International Space Station Crosses The Face Of The Sun In Stunning NASA Image

Posted: Dec 24 2016, 1:23pm CST | by , in News | Latest Science News

 

International Space Station Crosses the Face of the Sun in Stunning NASA Image
Credit: (NASA/Joel Kowsky)
 

NASA releases the incredible image of space station transit across the giant fireball

NASA has just released a stunning image of International Space Station passing in front of the Sun. 

The image, composite of 10 frames, was taken on December 17 from Newbury Park in California as the space station sailed across the sun at roughly five miles per second. 

A photo posted by NASA (@nasa) on

International Space Station, or ISS of short, is a spacecraft that was launched in 1998 and has been orbiting the Earth ever since. It is like a permanent home in orbit where astronauts live and conduct experiments to learn about inhospitable, microgravity conditions in space. The results could help launch long-term missions into the deep space.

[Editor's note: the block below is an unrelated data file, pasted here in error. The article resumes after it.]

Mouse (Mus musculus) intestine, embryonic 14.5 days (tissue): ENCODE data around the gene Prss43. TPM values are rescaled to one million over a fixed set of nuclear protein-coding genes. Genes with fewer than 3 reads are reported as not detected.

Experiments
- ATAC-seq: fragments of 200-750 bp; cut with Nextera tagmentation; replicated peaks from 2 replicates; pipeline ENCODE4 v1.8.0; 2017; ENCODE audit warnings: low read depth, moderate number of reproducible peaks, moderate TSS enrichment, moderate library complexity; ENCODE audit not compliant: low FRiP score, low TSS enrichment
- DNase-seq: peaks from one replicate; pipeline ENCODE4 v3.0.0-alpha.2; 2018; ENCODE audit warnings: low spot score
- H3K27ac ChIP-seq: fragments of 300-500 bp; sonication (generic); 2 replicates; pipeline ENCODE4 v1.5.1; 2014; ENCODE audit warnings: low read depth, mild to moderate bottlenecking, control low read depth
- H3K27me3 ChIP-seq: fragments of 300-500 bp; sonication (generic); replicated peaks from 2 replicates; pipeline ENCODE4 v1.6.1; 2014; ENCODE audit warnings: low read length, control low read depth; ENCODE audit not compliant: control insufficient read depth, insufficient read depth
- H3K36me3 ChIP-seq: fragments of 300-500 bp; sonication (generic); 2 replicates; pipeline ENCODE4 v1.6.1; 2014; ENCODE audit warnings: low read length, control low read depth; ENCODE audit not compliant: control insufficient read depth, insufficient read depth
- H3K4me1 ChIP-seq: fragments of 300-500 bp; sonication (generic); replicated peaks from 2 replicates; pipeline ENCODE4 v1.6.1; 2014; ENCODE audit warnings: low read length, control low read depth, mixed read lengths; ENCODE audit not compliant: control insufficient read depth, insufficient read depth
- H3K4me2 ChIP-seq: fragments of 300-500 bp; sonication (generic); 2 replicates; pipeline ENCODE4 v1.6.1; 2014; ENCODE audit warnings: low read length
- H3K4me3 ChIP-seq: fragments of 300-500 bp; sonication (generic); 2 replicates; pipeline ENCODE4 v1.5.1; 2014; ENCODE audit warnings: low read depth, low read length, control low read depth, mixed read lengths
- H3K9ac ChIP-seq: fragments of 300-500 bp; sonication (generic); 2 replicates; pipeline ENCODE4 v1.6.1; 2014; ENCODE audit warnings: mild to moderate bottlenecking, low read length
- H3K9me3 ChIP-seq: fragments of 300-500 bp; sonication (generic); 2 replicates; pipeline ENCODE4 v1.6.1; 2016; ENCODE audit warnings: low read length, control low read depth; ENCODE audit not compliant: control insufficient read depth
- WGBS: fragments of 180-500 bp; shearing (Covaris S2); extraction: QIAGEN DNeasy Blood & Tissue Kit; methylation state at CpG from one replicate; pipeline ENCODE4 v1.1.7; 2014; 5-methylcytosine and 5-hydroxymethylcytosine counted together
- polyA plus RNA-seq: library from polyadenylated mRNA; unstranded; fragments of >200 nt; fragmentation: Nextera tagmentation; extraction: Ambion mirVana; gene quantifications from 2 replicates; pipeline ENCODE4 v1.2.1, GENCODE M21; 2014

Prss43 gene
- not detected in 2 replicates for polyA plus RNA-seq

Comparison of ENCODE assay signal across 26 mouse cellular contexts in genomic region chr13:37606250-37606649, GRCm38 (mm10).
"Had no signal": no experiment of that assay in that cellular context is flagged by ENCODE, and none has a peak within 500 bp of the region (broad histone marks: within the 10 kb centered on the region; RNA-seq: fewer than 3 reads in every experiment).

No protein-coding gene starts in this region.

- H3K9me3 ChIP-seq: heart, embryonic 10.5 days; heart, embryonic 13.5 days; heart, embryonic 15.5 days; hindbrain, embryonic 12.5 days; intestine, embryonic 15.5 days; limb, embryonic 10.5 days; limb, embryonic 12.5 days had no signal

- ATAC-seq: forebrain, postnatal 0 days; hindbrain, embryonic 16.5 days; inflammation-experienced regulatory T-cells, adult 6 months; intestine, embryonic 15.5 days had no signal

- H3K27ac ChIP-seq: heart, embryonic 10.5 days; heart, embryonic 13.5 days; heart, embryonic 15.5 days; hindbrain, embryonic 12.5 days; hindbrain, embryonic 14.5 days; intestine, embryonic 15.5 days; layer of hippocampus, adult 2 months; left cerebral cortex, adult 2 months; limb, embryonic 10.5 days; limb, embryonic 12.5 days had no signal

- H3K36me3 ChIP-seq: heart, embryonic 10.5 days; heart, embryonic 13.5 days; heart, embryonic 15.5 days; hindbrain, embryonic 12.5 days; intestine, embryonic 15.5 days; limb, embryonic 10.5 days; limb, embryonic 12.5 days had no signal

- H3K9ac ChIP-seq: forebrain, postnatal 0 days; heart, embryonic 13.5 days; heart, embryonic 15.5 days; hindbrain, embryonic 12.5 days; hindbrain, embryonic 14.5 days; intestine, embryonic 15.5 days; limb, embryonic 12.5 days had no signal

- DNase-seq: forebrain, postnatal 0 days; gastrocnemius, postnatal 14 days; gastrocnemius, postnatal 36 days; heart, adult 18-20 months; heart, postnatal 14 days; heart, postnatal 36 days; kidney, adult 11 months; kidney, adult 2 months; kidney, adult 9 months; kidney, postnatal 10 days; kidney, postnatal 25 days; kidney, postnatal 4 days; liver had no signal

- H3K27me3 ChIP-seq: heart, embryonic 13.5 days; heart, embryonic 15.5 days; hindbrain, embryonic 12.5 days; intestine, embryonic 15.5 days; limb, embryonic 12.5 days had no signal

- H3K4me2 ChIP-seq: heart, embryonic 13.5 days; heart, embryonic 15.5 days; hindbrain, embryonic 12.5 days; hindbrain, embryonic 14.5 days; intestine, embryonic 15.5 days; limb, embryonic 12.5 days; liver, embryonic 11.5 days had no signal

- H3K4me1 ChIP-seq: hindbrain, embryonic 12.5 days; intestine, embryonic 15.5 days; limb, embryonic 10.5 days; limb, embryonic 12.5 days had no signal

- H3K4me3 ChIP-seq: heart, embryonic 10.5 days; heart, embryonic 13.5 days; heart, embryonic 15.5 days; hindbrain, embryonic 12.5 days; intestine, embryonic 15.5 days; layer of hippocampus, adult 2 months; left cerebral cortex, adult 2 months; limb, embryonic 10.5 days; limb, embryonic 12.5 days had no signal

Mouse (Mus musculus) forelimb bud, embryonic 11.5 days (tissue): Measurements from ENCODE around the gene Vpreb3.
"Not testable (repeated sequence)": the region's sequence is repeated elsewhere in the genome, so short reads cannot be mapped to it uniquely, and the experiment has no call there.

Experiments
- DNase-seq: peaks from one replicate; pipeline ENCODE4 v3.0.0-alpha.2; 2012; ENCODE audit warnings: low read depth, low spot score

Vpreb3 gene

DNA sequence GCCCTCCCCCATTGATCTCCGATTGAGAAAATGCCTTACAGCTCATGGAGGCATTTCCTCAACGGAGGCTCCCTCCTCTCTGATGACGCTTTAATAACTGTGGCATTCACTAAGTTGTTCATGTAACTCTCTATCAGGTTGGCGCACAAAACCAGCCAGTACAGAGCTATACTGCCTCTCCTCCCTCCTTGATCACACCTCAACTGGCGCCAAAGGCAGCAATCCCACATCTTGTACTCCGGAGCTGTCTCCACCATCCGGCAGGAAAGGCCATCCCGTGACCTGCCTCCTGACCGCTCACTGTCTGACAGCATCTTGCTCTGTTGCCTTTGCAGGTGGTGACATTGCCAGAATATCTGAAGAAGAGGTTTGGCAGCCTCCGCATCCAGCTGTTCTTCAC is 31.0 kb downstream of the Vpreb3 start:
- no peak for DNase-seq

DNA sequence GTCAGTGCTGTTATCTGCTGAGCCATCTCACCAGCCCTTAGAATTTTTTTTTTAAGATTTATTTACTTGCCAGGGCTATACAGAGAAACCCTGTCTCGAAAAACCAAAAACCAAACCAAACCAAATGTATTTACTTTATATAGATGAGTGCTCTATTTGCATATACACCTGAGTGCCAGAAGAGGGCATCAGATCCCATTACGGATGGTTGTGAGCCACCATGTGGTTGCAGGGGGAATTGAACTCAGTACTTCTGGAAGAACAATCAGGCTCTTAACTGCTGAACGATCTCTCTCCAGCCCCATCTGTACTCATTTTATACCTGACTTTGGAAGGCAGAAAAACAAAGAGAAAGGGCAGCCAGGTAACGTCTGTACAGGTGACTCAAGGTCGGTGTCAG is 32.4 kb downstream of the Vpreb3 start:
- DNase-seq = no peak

Six people can stay here at a time. The space station is currently occupied by two US astronauts Shane Kimbrough and Peggy Whitson: Russian cosmonauts Andrey Borisenko, Sergey Ryzhikov, and Oleg Novitskiy and astronaut Thomas Pesquet from European Space Agency. 

ISS orbits about 220 miles above the Earth and travels at a speed of roughly 17, 150 miles per hour. It roughly takes 92 minutes to revolve once around the Earth. This means space station passes overhead multiple times a day from several thousand locations worldwide. 

Measuring 239 feet long and 356 feet wide, International Space Station is so huge that it can even be spotted naked eye. However, it is not easily detectable and looks like a bright star moving quickly above the skies.

This is not the first time when NASA has shared a composite image of space station moving across the sun. Last year, a NASA photographer has captured similar image from Shenandoah National Park in Virginia.

Source: NASA Blog

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